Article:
Disk ModelingRuemmler and Wilkes is the classic paper on disk performance modeling. Our seek time observations complement those of Schlosser et al; like them, we use our observations to construct more effective ways to use a disk.
Predicting Accesses Operating systems have long employed predictive read-ahead algorithms to speed up sequential file access. This improves performance for many workloads, but can retard performance if future accesses are mispredicted. As a result, read-ahead algorithms usually don’t try to improve less predictable access patterns, such as sequential reads of many small files or non-sequential reads of large files.
Application-Directed Accesses Cao et al. and Patterson et al present systems like libprefetch where applications convey their access patterns to the file sys-tem to increase disk read performance.
Inferred Accesses Rather than requiring the application to explicitly supply a list of future reads, a prefetching system can automatically generate the list either from application source code, using static analysis [1], or from the running application, using speculative execution [3].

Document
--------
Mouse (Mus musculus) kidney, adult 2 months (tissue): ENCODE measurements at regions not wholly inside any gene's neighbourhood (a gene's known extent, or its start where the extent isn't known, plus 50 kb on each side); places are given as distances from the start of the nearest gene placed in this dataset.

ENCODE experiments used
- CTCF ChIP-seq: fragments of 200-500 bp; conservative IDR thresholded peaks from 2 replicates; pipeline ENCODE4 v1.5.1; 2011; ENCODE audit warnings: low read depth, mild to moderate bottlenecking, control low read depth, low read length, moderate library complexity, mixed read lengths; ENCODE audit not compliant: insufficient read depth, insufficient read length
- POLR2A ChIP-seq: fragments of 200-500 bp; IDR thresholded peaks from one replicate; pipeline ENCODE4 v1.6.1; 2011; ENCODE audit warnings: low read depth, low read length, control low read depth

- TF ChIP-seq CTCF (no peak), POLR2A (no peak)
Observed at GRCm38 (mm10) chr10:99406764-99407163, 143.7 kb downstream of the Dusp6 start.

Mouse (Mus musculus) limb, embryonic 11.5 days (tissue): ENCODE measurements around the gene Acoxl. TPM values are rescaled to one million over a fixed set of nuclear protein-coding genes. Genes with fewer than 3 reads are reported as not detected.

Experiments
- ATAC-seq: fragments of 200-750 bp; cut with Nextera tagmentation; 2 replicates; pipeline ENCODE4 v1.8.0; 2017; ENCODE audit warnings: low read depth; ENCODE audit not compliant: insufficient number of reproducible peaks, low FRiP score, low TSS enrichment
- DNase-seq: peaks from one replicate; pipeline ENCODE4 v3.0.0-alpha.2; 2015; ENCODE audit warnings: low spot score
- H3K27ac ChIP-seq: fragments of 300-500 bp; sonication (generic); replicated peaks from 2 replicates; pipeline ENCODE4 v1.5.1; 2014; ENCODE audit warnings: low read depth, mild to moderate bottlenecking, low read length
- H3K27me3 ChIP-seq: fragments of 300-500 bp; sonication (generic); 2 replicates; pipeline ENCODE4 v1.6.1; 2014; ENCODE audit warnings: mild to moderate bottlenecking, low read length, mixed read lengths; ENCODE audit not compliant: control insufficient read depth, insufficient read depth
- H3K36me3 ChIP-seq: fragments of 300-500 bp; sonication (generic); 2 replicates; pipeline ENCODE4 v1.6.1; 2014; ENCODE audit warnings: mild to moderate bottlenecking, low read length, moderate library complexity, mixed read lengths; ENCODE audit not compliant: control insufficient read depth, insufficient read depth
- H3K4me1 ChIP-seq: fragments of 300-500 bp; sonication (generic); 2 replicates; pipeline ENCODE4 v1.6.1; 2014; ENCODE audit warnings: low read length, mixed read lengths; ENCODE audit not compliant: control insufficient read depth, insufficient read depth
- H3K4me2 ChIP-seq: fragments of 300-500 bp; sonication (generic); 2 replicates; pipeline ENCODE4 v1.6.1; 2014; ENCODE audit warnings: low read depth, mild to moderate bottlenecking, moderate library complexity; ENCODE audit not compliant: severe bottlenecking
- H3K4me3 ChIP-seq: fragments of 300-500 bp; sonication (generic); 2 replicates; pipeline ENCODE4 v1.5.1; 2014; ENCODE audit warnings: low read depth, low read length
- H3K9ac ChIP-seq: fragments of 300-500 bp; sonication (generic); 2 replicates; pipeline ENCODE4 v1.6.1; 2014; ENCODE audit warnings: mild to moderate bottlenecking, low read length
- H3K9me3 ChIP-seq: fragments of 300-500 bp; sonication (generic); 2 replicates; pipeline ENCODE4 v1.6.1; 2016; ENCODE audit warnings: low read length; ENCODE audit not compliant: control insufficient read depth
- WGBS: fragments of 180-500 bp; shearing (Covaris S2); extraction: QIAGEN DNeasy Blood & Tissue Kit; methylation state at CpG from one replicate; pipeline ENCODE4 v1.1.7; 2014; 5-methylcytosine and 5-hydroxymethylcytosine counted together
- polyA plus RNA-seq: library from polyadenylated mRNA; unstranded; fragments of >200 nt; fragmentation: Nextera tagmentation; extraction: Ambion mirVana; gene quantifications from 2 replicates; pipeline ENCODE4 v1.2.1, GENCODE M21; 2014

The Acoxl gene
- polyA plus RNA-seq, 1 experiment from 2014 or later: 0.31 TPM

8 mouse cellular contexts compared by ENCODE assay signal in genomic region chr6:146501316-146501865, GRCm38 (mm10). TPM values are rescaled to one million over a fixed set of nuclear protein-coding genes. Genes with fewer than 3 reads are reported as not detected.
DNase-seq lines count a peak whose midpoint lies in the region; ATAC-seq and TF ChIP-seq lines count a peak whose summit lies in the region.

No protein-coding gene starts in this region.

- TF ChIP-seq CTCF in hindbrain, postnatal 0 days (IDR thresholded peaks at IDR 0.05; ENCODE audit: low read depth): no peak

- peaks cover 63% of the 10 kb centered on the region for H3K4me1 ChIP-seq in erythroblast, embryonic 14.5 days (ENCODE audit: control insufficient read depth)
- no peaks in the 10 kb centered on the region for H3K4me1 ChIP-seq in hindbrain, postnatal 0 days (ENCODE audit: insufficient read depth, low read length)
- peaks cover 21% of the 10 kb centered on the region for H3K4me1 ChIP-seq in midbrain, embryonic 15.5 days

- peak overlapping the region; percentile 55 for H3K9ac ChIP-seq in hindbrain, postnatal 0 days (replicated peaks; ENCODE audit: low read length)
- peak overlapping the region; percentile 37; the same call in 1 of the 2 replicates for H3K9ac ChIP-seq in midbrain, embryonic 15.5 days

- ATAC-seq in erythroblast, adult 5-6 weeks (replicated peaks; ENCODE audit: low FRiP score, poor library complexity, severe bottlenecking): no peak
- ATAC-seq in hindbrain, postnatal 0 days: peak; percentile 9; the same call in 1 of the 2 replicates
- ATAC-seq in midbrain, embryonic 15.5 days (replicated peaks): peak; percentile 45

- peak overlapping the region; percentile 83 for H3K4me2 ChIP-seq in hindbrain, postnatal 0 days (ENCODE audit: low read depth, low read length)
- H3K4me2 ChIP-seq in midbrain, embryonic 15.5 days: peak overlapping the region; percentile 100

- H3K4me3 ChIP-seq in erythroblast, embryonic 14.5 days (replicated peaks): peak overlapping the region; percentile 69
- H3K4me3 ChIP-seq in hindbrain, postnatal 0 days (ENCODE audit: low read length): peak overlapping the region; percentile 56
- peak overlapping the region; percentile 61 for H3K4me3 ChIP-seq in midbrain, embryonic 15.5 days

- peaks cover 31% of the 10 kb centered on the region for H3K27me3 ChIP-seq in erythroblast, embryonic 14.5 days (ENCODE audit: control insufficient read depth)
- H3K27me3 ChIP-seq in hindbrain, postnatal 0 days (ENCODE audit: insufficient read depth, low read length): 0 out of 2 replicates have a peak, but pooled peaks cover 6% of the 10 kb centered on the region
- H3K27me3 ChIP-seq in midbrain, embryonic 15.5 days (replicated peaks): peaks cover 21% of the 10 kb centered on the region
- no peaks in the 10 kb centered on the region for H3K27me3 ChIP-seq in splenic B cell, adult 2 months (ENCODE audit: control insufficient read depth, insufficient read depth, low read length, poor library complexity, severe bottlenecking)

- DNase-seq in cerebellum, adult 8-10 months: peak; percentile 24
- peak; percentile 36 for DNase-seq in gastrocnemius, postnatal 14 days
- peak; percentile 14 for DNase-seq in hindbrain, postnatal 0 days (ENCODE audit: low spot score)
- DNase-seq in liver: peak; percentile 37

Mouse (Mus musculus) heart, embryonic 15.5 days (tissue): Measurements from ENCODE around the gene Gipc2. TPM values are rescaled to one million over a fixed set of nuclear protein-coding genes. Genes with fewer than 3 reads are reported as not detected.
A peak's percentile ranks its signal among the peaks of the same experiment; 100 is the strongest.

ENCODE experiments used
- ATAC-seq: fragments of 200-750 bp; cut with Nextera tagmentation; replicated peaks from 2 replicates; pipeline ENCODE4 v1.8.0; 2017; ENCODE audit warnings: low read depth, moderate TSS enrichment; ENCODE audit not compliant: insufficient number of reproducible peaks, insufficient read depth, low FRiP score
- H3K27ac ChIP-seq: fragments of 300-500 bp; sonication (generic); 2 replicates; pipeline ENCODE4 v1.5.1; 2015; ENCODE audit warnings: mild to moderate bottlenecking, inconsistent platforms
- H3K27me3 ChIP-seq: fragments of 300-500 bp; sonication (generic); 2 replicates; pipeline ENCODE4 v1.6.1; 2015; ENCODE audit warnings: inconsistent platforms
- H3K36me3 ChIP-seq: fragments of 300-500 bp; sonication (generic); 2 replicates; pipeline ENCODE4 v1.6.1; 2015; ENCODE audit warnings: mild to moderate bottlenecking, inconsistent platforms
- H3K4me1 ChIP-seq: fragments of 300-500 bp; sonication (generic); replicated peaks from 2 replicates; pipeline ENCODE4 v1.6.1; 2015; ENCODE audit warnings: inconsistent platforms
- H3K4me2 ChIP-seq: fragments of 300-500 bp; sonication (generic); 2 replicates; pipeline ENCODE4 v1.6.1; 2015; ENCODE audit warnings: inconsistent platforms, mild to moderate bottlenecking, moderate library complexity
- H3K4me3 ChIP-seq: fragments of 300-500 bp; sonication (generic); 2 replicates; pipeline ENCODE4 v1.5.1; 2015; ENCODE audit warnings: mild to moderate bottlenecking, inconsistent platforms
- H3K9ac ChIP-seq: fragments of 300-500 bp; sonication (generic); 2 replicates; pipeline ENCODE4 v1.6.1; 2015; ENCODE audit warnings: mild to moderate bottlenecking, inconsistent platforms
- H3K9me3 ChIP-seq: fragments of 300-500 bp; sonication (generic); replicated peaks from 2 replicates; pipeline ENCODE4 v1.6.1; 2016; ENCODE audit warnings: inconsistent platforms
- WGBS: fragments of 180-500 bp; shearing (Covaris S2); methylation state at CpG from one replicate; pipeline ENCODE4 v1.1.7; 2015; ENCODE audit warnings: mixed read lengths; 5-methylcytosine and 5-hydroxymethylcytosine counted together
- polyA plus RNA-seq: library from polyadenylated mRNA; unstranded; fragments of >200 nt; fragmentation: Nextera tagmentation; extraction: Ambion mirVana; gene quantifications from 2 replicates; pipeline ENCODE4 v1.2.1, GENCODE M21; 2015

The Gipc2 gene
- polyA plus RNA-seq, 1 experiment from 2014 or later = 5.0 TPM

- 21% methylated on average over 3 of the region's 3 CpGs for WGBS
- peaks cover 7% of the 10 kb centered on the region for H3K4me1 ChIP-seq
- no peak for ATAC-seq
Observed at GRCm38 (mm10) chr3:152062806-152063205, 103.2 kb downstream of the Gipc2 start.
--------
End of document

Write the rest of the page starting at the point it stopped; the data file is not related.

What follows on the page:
Disk prefetching algorithms aim to improve the performance of future disk reads by reading data before it is needed. Since our prefetching algorithm will use precise application information about future accesses, we need not worry about detecting access patterns or trying to predict what the application will use next. Instead, the chief goal is to determine the fastest method to retrieve the requested data from disk.
This section uses disk benchmarks to systematically build up a prefetching algorithm that takes advantage of the strengths, and as much as possible avoids the weak-nesses, of modern I/O subsystems. The prefetching algorithm must read at least the blocks needed by the application, so there are only a few degrees of freedom available. The prefetcher can reorder disk requests within the window of memory available for buffering, it can combine disk requests, and it can read non-required data if that would help. Different disk layout or block allocation algorithms could also lead to better performance, but these file system design techniques are orthogonal to the issues we consider.

Seek Performance